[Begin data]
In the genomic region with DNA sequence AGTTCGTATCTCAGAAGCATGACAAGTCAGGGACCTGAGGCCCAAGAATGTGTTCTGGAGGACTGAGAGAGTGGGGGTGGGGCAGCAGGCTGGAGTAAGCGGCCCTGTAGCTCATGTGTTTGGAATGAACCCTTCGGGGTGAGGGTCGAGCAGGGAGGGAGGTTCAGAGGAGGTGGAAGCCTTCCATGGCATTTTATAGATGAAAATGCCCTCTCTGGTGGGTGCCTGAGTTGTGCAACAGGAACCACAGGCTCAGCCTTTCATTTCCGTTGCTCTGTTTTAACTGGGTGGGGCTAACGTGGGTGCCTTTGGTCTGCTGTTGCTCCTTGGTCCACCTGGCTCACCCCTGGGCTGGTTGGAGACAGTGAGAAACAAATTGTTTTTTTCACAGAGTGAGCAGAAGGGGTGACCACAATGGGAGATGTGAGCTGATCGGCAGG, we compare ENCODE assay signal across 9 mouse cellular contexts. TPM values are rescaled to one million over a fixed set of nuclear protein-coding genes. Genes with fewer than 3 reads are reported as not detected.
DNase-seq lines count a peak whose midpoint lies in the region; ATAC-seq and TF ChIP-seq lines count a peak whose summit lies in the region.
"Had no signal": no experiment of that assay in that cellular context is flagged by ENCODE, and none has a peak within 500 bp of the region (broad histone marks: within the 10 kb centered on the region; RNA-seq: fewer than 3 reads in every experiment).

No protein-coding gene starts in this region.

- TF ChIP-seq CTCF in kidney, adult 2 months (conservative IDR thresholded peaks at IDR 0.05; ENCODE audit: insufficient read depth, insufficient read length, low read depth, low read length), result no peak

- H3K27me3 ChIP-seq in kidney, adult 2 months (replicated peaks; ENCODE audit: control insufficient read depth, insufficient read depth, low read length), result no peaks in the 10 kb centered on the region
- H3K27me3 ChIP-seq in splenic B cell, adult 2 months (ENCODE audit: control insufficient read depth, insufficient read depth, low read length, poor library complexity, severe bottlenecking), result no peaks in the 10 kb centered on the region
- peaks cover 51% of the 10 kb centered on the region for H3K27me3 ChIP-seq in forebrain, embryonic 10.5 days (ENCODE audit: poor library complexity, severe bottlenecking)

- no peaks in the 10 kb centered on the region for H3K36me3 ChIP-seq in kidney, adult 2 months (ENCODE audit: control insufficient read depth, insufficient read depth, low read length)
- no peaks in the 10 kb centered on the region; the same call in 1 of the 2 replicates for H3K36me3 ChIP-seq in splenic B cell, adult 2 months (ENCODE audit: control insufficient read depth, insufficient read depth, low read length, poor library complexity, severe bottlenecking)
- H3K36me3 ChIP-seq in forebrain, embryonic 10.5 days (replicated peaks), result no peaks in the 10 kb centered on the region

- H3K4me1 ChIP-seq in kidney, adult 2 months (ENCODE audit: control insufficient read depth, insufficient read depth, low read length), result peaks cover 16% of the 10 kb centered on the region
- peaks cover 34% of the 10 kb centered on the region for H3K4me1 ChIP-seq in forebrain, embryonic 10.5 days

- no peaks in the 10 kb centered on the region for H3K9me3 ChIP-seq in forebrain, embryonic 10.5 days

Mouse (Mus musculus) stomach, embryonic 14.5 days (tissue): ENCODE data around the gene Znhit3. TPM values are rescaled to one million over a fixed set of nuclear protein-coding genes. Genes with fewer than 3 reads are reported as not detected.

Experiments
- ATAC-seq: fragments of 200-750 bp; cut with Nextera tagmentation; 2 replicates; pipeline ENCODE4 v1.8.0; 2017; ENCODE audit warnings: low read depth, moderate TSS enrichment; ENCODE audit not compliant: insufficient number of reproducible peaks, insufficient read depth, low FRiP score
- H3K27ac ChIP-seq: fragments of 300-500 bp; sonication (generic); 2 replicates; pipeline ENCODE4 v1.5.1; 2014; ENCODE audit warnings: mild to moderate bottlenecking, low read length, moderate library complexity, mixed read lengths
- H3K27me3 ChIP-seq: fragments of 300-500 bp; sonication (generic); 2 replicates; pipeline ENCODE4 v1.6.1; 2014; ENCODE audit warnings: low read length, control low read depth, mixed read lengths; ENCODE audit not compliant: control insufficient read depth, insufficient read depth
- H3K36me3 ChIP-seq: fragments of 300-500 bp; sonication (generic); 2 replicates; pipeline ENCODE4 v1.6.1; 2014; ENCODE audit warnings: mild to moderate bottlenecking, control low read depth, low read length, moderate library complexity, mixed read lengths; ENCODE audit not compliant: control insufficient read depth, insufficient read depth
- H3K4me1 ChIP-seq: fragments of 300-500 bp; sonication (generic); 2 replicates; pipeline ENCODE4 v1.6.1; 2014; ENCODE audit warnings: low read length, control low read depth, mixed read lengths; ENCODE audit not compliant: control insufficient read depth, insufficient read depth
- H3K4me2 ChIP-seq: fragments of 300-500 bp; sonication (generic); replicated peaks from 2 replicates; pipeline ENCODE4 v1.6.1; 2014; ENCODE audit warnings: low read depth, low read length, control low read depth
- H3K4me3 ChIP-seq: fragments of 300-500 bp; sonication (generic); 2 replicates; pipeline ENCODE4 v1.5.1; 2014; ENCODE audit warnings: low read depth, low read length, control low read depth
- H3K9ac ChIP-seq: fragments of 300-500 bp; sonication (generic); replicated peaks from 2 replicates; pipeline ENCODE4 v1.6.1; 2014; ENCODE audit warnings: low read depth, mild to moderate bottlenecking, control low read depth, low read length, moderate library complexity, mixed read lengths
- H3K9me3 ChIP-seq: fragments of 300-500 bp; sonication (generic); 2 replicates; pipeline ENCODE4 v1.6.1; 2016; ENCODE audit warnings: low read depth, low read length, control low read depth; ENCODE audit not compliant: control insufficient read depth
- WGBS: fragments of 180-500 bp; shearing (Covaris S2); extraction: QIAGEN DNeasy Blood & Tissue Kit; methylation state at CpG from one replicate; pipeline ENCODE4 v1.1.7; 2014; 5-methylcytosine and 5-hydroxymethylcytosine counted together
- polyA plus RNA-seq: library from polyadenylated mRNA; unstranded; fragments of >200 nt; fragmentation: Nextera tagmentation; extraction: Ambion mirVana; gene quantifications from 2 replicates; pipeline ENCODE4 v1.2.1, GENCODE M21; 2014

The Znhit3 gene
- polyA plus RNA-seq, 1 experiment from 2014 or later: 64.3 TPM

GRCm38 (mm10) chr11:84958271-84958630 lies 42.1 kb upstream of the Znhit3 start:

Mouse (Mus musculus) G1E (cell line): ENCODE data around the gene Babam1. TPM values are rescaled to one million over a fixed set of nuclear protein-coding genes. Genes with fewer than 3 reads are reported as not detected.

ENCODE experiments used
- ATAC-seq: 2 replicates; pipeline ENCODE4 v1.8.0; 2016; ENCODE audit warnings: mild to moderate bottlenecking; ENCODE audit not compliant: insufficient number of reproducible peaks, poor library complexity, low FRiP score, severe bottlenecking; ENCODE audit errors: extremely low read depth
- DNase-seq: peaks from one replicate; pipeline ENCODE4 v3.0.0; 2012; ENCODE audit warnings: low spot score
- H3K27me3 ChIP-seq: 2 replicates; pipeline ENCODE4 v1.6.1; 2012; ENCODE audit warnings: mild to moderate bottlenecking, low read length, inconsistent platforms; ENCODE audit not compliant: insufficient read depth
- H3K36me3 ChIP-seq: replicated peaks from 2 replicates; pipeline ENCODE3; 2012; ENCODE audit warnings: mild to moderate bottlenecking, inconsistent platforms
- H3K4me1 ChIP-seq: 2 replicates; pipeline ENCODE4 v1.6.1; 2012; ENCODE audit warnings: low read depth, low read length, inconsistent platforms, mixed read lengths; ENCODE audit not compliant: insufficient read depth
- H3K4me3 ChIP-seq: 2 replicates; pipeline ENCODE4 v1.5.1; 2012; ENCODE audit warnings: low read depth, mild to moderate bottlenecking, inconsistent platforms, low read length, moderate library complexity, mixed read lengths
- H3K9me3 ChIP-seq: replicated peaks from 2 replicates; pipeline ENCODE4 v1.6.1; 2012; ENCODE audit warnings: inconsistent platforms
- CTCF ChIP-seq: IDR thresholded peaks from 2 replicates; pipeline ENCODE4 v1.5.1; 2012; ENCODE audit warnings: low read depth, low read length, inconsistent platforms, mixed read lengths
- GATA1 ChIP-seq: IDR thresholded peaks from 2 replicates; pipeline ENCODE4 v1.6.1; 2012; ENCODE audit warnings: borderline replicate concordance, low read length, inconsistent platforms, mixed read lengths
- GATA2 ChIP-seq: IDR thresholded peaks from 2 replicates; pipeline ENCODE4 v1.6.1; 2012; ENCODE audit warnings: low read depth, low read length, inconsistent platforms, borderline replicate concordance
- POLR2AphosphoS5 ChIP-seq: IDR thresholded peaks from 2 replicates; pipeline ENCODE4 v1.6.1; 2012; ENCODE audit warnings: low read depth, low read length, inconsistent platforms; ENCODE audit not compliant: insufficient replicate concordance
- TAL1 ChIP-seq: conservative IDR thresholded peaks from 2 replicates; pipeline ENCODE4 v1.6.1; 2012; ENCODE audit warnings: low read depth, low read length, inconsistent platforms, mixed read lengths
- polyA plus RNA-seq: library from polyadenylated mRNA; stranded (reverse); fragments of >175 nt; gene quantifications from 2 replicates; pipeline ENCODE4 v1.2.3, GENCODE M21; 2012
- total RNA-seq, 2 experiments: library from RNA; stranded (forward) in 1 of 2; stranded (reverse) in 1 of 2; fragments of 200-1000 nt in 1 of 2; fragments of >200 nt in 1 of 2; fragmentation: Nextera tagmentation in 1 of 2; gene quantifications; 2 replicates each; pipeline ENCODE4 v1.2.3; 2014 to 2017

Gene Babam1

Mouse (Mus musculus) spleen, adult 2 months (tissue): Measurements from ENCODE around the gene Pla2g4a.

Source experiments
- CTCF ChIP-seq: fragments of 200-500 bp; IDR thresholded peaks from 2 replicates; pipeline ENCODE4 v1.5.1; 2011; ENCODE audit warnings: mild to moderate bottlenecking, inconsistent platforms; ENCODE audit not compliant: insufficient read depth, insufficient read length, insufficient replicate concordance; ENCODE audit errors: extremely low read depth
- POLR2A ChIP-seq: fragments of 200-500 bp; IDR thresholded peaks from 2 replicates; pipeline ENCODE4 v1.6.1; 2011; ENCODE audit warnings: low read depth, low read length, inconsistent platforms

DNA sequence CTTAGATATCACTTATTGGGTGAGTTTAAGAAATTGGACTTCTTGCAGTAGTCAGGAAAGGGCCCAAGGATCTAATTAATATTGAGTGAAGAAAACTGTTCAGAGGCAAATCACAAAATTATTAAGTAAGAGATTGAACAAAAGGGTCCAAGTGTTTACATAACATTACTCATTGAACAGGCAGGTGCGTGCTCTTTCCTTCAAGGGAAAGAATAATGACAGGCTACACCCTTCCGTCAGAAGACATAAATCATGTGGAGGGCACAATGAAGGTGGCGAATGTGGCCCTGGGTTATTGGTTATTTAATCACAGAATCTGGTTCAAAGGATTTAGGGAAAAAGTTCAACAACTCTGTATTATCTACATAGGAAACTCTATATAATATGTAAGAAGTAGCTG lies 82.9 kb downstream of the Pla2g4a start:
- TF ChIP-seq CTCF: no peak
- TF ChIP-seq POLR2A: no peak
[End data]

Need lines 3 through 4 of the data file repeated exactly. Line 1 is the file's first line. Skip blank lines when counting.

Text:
"Had no signal": no experiment of that assay in that cellular context is flagged by ENCODE, and none has a peak within 500 bp of the region (broad histone marks: within the 10 kb centered on the region; RNA-seq: fewer than 3 reads in every experiment).

No protein-coding gene starts in this region.